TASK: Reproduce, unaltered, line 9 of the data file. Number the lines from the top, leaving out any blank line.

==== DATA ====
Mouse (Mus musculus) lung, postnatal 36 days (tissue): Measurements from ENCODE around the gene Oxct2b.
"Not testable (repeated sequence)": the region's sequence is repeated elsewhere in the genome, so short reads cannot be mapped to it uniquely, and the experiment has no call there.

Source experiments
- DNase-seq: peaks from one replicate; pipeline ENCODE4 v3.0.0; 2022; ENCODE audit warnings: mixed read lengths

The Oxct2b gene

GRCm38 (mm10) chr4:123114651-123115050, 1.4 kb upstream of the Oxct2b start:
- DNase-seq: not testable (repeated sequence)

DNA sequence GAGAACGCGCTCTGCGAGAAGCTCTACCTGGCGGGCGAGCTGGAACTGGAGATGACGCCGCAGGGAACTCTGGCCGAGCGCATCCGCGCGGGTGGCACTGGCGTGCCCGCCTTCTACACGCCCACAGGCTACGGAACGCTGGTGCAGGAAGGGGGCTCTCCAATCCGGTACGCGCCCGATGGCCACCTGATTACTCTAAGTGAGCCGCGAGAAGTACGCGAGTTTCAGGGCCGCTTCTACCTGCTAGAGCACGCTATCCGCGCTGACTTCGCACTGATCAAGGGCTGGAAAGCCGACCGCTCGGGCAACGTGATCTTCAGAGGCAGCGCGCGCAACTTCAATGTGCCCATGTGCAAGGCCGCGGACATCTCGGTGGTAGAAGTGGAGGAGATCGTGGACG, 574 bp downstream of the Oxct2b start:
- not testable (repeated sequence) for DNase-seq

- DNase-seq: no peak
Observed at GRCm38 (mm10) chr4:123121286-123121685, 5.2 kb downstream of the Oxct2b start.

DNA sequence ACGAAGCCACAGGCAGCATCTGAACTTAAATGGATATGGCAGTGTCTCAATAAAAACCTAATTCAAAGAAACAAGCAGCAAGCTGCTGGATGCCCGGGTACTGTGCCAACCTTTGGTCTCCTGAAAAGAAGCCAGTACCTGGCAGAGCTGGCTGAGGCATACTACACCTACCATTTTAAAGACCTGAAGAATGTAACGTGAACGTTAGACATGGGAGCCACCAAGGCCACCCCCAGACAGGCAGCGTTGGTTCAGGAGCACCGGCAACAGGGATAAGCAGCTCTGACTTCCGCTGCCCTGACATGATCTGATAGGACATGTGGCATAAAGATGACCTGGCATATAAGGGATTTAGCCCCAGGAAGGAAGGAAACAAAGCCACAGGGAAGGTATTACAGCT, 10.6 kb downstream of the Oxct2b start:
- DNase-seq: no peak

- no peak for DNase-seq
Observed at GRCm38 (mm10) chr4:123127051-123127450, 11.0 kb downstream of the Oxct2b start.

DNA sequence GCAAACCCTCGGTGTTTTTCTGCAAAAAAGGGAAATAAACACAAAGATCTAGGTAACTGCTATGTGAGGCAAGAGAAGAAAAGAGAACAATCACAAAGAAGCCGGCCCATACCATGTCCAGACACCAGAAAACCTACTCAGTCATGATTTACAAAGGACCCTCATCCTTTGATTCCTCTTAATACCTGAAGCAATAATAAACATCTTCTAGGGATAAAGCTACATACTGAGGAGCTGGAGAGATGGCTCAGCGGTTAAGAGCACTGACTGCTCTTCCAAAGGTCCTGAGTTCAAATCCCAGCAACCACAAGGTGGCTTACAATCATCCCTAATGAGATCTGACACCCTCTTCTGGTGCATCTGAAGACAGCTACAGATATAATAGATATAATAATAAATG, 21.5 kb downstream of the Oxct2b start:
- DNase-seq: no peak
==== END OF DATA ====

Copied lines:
- not testable (repeated sequence) for DNase-seq